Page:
Sex, Violence and Vulgarity
According to recent statistics, novels replete with explicit sex, violence, and vulgarity continue to thrive as the flavor of the month in book sales. However, should authors kowtow to gratuitous content just to increase book numbers?
Good writers engage their audience so well, scenes calling for sex, violence, or vulgarity communicate through the actions and attitudes of the characters. This is the real show-don’t-tell opportunity for authors. Otherwise, allow the story to unfold without all the possible explicit sordid details.
I believe an author’s responsibility is not only to entertain but also engage readers, so they sense they are witnessing the story as it unfolds. Share enough details to activate and invigorate the reader’s imagination as they engage the story.
What images race through your mind that depicts anger and rage? Do you picture contorted faces and threatening gestures, or do you need to be explicitly told?
Excerpt from Sanctuary
Consider this scene from my book Sanctuary: Hank gritted his teeth as the veins on his neck swelled, and his eyes glared through me. “Well, I think you’re putting your nose into places you’ve no business being.” He uncrossed his arms and pointed at my chest. “I’m warning you. Stay away from me and my wife!”
“Hank, I’m sorry if I’ve said or done anything to upset you. Have you spoken to your father?”
“This is between you and me. Stay out of our lives.” Hank’s effort to be more composed fell apart.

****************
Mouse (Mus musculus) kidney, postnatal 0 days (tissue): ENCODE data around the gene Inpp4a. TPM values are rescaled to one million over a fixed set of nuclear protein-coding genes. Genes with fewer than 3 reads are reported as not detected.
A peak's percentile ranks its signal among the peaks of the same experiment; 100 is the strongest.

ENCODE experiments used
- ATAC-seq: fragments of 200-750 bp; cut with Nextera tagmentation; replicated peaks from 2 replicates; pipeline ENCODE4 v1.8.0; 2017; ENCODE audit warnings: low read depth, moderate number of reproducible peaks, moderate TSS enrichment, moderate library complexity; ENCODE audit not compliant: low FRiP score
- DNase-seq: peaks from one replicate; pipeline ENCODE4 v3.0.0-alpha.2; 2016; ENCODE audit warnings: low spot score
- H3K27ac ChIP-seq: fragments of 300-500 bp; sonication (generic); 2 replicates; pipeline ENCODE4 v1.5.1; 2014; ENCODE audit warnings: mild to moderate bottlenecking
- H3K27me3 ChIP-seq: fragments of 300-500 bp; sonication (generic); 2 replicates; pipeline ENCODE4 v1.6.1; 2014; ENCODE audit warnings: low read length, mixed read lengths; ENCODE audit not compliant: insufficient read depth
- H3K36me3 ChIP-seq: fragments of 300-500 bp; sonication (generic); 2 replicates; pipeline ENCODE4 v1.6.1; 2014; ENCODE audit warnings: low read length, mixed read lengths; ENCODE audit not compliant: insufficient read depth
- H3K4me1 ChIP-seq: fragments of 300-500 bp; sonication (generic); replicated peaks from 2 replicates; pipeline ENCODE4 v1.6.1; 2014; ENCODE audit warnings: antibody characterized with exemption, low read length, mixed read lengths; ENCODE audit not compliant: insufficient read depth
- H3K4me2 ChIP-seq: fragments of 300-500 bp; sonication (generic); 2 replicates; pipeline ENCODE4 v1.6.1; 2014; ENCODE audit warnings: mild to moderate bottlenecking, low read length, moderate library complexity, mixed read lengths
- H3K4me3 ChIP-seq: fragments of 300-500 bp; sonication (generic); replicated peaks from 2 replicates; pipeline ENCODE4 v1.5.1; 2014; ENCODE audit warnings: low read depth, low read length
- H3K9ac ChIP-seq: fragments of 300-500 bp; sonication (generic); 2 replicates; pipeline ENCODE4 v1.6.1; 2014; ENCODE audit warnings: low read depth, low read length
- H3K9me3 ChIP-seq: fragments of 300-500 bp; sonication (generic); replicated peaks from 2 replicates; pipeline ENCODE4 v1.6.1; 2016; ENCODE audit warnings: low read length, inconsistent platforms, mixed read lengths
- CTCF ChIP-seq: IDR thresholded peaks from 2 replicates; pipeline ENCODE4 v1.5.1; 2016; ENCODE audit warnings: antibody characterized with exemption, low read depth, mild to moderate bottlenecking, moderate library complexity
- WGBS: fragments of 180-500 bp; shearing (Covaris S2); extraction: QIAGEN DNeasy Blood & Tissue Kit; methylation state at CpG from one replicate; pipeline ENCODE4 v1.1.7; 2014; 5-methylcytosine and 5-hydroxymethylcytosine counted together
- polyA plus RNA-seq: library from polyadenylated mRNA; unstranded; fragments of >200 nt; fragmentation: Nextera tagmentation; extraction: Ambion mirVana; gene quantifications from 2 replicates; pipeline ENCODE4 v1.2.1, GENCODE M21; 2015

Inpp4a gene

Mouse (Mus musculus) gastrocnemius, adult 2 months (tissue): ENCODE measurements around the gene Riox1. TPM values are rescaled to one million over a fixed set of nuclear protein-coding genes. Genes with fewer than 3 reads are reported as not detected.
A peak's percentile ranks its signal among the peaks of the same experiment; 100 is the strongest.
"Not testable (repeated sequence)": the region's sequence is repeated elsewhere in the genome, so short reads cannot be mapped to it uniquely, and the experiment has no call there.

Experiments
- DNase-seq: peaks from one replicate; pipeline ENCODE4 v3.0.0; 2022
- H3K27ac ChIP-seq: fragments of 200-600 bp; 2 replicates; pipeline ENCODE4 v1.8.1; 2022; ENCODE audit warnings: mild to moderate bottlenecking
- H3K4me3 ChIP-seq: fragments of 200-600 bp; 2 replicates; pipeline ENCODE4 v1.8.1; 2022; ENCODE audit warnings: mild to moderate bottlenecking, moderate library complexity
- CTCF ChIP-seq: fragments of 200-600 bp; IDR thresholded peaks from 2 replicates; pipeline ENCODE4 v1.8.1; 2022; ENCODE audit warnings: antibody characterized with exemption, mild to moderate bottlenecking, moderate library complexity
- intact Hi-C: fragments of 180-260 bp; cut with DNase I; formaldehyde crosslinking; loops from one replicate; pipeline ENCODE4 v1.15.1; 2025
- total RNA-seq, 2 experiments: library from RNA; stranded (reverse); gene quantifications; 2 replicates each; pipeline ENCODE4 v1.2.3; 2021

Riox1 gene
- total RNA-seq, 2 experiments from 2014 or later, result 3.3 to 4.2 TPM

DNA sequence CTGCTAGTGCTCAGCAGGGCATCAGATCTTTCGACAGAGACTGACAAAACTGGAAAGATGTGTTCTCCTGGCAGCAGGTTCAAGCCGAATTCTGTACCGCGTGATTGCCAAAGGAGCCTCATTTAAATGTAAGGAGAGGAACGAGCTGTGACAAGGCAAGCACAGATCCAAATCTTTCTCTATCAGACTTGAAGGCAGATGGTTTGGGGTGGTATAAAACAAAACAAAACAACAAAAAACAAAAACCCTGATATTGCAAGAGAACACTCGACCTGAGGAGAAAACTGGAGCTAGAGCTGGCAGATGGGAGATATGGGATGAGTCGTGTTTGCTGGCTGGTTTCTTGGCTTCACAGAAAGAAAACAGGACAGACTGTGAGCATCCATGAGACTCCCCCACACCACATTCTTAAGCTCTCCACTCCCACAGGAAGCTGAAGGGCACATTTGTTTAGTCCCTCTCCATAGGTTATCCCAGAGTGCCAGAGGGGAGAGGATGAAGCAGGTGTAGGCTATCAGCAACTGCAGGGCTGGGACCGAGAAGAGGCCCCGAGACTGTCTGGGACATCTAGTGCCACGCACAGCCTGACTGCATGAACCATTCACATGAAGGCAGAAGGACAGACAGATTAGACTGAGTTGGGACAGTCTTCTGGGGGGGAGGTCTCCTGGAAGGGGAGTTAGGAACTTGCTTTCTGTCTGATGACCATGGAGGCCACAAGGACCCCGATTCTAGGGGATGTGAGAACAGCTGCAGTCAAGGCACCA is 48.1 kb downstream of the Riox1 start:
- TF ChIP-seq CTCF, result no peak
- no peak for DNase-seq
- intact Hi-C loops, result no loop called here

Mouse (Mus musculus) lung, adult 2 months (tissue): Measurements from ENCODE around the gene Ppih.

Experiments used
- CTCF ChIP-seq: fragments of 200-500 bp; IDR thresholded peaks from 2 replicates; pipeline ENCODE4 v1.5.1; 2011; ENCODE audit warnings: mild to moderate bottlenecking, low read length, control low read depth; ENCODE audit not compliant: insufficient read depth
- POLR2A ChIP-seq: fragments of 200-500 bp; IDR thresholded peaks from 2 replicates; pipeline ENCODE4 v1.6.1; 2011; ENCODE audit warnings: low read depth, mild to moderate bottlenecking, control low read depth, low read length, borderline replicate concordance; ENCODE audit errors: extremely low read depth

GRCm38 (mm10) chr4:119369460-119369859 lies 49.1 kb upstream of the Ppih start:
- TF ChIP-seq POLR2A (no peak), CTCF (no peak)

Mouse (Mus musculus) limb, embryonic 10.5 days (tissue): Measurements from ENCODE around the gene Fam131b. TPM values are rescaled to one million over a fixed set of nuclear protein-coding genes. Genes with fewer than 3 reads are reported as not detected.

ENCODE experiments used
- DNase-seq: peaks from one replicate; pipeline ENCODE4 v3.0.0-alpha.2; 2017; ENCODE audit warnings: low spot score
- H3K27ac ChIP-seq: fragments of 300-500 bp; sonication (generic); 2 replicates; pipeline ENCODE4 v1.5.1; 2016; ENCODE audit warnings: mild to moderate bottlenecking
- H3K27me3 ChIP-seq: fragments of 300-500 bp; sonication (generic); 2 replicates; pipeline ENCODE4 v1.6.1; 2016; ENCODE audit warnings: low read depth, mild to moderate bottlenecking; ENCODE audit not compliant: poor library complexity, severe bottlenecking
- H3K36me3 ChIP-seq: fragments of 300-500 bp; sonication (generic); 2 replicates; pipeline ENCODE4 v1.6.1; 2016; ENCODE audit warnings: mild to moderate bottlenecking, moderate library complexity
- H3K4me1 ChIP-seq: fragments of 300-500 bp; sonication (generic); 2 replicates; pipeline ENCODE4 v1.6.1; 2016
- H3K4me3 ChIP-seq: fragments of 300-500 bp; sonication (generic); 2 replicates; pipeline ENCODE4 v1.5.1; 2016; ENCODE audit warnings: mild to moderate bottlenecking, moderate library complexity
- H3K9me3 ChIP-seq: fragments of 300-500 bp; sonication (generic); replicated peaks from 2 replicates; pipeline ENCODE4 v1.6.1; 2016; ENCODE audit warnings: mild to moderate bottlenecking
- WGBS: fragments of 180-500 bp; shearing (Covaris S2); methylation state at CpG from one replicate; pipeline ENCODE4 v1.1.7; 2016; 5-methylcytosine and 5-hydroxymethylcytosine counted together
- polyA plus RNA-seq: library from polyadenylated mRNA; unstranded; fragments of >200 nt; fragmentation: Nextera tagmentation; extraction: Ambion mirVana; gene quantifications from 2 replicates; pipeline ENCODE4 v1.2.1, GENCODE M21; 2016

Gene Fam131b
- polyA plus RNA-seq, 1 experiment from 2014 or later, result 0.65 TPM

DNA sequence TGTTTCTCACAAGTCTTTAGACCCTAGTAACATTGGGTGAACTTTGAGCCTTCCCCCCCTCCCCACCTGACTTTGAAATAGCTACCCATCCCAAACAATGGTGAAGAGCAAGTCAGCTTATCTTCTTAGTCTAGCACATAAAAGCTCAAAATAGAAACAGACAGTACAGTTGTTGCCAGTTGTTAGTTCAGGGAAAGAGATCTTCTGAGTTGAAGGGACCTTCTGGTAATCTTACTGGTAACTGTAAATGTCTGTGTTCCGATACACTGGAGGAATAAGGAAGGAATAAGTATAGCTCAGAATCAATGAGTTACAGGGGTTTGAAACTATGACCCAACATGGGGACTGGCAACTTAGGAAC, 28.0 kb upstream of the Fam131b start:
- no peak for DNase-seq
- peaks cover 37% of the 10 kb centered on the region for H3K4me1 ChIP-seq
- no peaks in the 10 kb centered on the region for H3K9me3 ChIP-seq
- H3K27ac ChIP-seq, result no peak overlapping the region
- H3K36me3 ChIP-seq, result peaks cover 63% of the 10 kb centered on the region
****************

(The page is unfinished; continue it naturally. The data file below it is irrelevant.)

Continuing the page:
… Hank pressed his finger into my sternum. “This is all I’m going to say to you about Jessie or John…” He thumped his finger against my chest adding emphasis to each word. “I’m truly sorry about what happened to Jessie, but John got what he deserved. And you can quote me on that. Now back off! I’m warning you.”
Pete stepped out from the shadows, unceremoniously interrupting Hank’s exchange with me.
“Mister P, is everything okay?” Pete asked as he glared at Hank. “Hank, who’re you warning about what?”
Hank surveyed Pete and the four remaining shadows just out of the light. His finger fell to his side, but his distended veins on his neck swelled even more. “Pete, this has nothing to do with you or any of you guys!”
…Pete extended his finger just shy of Hank’s chest. “How in the blue blazes do you know it don’t involve us? If you think you can flex your muscles and intimidate one of my friends, you just made it my business.” His stern warning and unflinching stare froze Hank.
Granted a few expletives could’ve been heard, but did the scene work anyway?
Don’t Take My Word on This…
John Grisham achieved his decades-long success capitalizing on his uncanny knack of drawing his audience’s attention upon his colorful characters and settings. Doing so, he exited scenes involving sex, violence or vulgarity using innuendo. In fact, Grisham’s Theodore Boone YA mysteries found a broad new audience without much of an adjustment in his storytelling to do so. Neither should we to reach a wider audience to sell more books.
What is your opinion on the matter?
I would love hearing back from you. What is your opinion regarding the portraying of sex, violence, and vulgarity in novels? When is enough, enough and it becomes gratuitous? Who are some of your favorite authors?